Ellingson Exemplifies Energy, Dedication
Nov. 24, 2000
By Chris Birnbaum
UO Media Services
Forty-five thousand plus fans fill the bowl of Autzen Stadium, afrenzied crowd anxious for today's game to begin. Duck Vision flashes imagesof games' past heroics, and with each flash the crowd grows louder, aresounding boom that can be heard for miles around.
And in spite of the noise, one sound, audible among the rest, is the roar of an engine. In ridesa helmeted figure, inconspicuous save a long blond ponytail. Here is CamberEllingson, perched atop Oregon's Harley-Davidson Fat Boy motorcycle, a seatthat has been, by tradition, occupied by Gary Zimmerman. But not today. Somaybe it's not game day. Perhaps the cheering is in Ellingson's head. But sherides.
The Fat Boy scenario is one that she runs through often. 'I'm going toride that motorcycle,' said Ellingson. 'Yep, I'm going to drag it a couple oftimes up Autzen Stadium's turf. Before I leave this university, I'm going toride that bike.'
It's this determination that sets Ellingson apart, on the court and off.Teammates look to her as a constant source of support, a leader in her ownright.
'Camber provides leadership in a different way, and as a result hercontribution is often overlooked,' said teammate and fellow senior LindseyDion. 'She's such an encouraging person. You can't walk past her withoutreceiving an encouraging remark. And it's nice to have that coming off thecourt.'
Angelina Wolvert agreed. 'This team has a lot of unspoken needs, andCamber fills them all.'
To hear Ellingson tell it, she is 'an emotional leader.' But her influencestretches beyond the confines of the court, as she maintains friendships witheach of the girls on the team.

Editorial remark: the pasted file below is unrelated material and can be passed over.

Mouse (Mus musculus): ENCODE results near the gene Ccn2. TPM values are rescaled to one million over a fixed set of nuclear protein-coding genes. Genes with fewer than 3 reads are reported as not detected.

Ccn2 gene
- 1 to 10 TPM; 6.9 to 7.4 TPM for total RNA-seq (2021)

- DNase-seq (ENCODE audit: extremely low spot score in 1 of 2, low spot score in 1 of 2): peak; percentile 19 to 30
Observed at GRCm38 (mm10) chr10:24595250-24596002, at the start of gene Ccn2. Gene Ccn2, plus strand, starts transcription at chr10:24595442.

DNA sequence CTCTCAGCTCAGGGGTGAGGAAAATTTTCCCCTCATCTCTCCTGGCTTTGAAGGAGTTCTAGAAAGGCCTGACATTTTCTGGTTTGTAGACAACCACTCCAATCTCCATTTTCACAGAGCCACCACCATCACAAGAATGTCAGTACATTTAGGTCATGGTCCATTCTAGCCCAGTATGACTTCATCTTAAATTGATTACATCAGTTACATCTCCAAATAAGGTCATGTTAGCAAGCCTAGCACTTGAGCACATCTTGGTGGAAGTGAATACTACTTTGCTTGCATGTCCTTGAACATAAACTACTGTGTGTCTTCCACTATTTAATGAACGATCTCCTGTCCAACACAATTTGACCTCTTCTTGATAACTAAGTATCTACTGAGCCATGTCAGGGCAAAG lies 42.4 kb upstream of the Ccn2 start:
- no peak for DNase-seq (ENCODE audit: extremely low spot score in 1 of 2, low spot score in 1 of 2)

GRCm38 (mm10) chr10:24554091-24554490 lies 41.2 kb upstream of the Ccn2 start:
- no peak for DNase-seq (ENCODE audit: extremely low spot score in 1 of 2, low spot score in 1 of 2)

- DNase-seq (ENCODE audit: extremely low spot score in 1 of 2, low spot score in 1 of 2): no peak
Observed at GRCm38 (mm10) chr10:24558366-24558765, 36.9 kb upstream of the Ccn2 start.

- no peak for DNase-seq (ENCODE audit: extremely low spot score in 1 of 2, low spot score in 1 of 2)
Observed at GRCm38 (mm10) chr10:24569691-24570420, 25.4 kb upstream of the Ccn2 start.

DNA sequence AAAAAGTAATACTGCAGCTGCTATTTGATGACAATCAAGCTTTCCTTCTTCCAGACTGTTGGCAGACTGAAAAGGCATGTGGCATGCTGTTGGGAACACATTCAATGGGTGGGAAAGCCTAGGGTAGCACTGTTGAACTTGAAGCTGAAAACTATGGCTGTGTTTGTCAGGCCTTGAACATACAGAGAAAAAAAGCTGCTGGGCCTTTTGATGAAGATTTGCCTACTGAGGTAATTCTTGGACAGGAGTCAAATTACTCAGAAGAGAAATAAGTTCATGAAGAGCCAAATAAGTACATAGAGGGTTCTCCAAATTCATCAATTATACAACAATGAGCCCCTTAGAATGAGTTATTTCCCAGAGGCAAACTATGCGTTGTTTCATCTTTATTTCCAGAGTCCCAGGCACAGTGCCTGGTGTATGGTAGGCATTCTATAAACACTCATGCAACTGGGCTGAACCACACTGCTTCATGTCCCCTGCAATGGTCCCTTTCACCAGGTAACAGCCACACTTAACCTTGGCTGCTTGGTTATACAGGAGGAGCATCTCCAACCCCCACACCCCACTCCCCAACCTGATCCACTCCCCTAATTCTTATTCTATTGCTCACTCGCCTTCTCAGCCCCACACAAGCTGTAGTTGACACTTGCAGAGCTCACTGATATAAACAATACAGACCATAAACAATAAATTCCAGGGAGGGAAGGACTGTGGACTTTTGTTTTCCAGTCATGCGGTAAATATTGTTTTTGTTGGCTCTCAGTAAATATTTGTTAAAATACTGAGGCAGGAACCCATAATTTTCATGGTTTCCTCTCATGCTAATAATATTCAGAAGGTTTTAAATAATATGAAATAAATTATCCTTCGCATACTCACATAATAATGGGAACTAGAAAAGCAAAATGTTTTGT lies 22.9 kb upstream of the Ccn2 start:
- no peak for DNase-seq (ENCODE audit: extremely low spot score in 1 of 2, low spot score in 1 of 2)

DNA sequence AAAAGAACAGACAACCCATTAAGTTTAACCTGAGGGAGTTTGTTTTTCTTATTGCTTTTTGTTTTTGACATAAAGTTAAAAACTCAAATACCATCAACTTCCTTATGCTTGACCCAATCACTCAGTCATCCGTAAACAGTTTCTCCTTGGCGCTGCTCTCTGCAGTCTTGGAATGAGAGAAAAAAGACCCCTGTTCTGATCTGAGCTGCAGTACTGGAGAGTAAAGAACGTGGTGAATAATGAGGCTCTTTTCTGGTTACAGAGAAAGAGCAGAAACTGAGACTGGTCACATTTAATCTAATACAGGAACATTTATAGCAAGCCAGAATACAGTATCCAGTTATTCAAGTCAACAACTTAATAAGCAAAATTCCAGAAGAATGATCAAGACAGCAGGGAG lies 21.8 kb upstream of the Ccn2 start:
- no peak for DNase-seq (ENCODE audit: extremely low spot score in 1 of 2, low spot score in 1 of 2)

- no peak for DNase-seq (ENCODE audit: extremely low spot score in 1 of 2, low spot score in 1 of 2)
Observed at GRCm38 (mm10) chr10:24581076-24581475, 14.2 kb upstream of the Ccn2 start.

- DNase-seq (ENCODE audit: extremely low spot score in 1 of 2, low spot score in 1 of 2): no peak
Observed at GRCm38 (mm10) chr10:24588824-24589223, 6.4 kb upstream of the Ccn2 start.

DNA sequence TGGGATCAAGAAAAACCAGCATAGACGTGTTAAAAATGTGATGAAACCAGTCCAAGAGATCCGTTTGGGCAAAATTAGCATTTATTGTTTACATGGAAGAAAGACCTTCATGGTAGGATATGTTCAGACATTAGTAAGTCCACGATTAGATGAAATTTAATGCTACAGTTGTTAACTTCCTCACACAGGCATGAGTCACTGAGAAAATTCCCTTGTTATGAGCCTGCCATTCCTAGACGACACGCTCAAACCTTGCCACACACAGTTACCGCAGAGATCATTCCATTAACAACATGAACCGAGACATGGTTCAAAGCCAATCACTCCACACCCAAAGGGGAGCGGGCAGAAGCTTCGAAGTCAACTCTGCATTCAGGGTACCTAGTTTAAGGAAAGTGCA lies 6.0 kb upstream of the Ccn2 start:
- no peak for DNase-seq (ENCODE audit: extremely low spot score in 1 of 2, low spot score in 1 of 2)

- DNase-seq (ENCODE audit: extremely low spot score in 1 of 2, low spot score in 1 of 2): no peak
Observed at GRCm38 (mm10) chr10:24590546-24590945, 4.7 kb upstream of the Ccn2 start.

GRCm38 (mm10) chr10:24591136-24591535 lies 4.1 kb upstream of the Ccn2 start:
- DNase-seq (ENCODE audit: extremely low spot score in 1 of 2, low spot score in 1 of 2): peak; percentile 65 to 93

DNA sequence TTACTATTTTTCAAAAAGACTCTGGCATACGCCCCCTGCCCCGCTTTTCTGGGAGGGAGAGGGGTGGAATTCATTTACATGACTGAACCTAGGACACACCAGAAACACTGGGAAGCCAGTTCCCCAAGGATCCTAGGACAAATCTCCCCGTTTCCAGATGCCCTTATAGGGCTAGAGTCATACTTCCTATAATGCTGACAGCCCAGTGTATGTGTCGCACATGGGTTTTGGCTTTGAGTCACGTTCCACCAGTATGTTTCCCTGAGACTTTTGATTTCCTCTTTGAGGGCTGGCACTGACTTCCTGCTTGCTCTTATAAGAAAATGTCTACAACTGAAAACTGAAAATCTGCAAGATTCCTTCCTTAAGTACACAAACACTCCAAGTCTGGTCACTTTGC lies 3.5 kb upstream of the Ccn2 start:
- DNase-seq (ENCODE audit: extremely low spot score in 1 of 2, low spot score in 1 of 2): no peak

'My friends on the team mean a great deal to me,' said Ellingson.'Especially the seniors. We've gone through a lot together, and I know I'llkeep in touch with them. With all of my teammates. We've had a lot of funtogether, and we've become really good friends.'
Ellingson's recruiting class includes teammates Dion, Wolvert, BrianneMeharry and Karen Piers, a quintet that has remained nearly inseparable,despite Karen's recent departure. They have lived together (not alltogether, but some combination of the five, in two or more apartments),toiled together and played together, they are, in every sense of the word, afamily. And this family extends beyond the five to the entire team. Theircohesiveness just may be a catalyst to their success.
And Ellingson expects more of the same, as the Ducks seek to defend theirback-to-back Pac-10 titles.
'I think we have a really great chance of repeating,' she said. 'We'vegot a lot of talent, we just need to put it all together. And we can do it.A lot of us stayed this summer and worked out. We've put a lot of time andeffort into basketball. I know our hearts are there. We have to get itdone, both mentally and physically.'
Her dedication to team knows no bounds. A tireless laborer, Ellingsonspent her summer in Eugene, shooting, lifting, taking classes and working forthe Emeralds. And she runs, a habit that kept her occupied for, at theabsolute minimum, an hour a day throughout the summer.
'Oh, running,' she said. 'I did a lot of running.'
She saw more movies than she might care to talk about - she has takenadvantage of the first-show, 50-cent matinee at Gateway Mall on more than oneoccasion - but there is none she likes more than Braveheart. She is afanatic of phone conversations with her brother, Greg, sister, Kelsey, andcousin, Thomas. She loves the San Francisco 49ers ('My favorite sport isfootball') and country music ('I used to hate it'). She is entirely toomodest. And she has an absolutely infectious laugh. This interview,conducted during a recent airing of 'Billy Madison,' was anything butserious.
To know Camber is to respect her. As a teammate and in life, she is avaluable friend.
'It's the type of person Camber is that makes our team better,' saidWolvert.
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